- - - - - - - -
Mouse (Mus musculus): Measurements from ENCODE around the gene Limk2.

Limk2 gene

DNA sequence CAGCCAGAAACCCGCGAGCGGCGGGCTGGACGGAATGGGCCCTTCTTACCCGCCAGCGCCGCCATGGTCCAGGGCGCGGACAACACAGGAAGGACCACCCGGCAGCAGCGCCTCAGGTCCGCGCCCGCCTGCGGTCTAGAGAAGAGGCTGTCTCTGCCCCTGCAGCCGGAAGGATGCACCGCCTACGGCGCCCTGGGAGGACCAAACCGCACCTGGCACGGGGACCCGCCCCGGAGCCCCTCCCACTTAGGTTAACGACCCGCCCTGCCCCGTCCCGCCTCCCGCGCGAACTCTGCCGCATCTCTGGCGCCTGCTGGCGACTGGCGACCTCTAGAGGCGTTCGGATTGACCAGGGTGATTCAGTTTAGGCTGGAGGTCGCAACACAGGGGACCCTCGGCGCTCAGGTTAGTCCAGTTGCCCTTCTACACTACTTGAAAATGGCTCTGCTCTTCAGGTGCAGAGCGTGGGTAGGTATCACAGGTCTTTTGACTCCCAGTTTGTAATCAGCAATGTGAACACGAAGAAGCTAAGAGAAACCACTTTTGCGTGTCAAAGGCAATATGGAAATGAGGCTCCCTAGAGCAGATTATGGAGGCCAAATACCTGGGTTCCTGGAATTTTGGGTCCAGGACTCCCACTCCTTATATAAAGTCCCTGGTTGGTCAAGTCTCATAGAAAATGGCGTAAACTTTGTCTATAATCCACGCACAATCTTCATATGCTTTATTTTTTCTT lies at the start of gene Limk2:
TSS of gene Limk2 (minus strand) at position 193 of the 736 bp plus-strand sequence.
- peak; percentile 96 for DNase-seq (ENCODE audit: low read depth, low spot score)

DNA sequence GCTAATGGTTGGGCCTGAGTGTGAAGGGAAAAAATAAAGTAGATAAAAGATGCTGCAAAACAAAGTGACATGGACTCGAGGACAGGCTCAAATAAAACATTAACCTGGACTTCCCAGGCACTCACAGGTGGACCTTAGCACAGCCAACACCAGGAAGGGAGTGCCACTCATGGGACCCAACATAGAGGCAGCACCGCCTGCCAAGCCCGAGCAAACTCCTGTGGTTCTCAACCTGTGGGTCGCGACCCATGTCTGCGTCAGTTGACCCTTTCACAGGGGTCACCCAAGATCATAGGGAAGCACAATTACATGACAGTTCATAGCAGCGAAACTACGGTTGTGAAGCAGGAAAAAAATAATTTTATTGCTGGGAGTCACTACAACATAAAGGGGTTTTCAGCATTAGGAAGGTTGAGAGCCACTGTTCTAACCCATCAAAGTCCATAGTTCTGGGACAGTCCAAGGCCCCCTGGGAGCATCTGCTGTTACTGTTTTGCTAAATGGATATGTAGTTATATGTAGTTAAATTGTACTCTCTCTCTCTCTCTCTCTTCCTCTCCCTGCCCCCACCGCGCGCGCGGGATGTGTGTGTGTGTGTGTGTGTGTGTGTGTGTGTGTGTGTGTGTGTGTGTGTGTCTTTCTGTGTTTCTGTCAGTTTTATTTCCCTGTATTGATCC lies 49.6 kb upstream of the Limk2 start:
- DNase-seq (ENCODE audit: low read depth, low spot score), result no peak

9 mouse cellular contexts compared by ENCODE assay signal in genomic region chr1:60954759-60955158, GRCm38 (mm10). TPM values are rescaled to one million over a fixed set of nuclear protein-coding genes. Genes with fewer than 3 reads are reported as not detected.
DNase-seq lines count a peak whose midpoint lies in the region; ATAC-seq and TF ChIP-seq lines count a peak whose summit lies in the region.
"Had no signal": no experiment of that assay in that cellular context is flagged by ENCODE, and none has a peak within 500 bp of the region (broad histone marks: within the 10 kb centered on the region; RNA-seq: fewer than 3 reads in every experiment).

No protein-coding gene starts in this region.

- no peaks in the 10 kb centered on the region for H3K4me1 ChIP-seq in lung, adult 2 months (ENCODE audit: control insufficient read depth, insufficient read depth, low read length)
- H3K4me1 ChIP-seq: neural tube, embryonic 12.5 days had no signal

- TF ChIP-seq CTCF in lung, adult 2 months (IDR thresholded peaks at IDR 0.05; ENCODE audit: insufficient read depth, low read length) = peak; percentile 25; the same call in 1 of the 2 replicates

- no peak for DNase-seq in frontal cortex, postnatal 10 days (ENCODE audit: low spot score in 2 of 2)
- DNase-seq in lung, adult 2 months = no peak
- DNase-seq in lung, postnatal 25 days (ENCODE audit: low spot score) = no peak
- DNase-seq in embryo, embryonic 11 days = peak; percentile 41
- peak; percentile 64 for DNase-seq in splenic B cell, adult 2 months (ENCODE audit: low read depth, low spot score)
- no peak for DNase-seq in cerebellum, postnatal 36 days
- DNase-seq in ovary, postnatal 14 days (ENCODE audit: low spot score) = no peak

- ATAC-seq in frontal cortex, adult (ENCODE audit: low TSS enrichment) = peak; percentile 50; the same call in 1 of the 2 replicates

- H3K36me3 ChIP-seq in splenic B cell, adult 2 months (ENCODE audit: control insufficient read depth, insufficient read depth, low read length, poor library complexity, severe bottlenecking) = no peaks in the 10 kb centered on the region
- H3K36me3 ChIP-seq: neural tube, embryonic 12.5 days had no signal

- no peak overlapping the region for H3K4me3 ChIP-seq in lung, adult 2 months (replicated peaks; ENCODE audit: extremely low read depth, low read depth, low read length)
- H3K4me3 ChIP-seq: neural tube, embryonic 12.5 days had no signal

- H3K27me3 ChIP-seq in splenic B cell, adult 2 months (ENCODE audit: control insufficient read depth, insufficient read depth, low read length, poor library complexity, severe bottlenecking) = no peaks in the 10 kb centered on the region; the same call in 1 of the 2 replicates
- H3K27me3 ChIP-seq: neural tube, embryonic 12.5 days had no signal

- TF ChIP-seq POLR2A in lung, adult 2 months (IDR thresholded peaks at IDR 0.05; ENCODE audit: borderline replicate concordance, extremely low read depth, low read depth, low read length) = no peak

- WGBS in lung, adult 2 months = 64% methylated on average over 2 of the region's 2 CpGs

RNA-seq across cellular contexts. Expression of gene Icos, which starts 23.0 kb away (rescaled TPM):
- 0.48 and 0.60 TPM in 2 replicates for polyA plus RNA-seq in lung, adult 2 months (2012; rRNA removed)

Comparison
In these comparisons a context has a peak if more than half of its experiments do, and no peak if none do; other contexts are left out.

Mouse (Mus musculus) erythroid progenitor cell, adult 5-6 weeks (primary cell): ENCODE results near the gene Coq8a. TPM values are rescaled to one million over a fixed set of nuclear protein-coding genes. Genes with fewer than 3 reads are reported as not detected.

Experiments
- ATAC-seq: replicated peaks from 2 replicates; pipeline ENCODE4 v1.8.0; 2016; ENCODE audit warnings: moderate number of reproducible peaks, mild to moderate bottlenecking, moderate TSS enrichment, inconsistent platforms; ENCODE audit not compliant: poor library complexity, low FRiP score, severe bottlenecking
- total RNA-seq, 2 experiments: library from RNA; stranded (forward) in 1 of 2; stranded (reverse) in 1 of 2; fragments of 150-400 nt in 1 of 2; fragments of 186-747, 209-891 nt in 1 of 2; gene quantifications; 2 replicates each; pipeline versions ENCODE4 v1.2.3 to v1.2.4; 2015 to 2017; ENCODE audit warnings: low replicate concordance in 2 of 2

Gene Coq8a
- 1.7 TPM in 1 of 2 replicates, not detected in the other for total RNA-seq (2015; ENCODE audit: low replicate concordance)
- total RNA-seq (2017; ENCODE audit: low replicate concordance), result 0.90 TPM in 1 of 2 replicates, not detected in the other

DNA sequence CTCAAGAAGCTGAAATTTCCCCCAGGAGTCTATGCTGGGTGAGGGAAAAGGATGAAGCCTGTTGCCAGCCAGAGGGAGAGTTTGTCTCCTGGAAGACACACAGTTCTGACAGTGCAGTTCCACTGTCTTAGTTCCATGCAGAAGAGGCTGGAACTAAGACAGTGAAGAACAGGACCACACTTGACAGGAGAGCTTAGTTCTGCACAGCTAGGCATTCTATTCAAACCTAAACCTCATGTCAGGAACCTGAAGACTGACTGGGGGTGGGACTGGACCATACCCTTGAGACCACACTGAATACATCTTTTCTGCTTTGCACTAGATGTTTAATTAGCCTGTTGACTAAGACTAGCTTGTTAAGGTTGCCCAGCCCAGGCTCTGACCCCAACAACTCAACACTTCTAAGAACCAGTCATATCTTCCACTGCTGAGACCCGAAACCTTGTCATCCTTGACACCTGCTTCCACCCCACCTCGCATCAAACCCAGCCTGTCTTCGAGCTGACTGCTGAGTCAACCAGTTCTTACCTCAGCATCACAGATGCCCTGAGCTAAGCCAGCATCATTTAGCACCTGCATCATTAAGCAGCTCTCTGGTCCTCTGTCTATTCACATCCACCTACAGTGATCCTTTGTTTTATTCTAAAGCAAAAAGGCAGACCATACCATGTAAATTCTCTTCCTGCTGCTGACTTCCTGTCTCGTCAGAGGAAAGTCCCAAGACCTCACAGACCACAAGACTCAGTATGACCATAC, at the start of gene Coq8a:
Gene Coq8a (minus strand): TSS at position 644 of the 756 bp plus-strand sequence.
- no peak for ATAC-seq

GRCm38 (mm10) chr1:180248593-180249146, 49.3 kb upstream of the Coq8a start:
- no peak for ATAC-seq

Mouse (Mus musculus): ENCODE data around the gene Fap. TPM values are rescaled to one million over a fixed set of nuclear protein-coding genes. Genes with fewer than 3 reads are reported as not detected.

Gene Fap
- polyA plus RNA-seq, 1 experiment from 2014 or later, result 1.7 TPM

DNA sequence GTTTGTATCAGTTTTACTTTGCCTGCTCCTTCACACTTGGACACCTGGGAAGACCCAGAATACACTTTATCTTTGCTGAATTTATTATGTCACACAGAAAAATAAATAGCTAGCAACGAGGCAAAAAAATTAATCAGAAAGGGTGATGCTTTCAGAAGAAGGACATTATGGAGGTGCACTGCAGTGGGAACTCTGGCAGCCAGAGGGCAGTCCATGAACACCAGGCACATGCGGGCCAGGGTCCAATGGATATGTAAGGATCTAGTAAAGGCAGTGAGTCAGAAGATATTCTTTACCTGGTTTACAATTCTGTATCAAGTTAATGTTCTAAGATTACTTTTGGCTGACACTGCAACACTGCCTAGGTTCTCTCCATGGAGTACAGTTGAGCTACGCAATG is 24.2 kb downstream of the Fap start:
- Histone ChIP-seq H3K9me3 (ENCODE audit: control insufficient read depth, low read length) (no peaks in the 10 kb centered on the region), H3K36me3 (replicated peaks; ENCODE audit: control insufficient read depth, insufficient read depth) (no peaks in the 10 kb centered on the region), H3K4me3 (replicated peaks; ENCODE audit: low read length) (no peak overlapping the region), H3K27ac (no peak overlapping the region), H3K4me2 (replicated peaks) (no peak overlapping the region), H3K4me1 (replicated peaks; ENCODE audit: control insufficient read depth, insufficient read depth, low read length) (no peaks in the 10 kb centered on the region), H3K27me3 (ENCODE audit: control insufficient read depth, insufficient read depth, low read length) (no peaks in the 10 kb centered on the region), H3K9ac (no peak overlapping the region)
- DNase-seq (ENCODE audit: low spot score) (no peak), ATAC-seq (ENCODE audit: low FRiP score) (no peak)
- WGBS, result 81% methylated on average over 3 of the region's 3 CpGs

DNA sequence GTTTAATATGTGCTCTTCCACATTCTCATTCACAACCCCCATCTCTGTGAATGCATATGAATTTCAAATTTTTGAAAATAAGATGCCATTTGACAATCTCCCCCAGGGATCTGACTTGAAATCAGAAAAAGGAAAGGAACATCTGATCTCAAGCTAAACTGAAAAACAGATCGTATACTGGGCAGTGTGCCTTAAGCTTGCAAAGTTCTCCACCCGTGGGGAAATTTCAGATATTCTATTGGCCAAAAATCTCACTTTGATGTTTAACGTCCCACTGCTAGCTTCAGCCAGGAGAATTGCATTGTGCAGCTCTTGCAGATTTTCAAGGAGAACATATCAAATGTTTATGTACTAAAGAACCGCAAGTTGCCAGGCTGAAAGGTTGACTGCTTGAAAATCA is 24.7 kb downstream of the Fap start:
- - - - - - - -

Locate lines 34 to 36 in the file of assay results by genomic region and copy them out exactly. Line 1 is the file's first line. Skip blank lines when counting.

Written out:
In these comparisons a context has a peak if more than half of its experiments do, and no peak if none do; other contexts are left out.

Mouse (Mus musculus) erythroid progenitor cell, adult 5-6 weeks (primary cell): ENCODE results near the gene Coq8a. TPM values are rescaled to one million over a fixed set of nuclear protein-coding genes. Genes with fewer than 3 reads are reported as not detected.

Experiments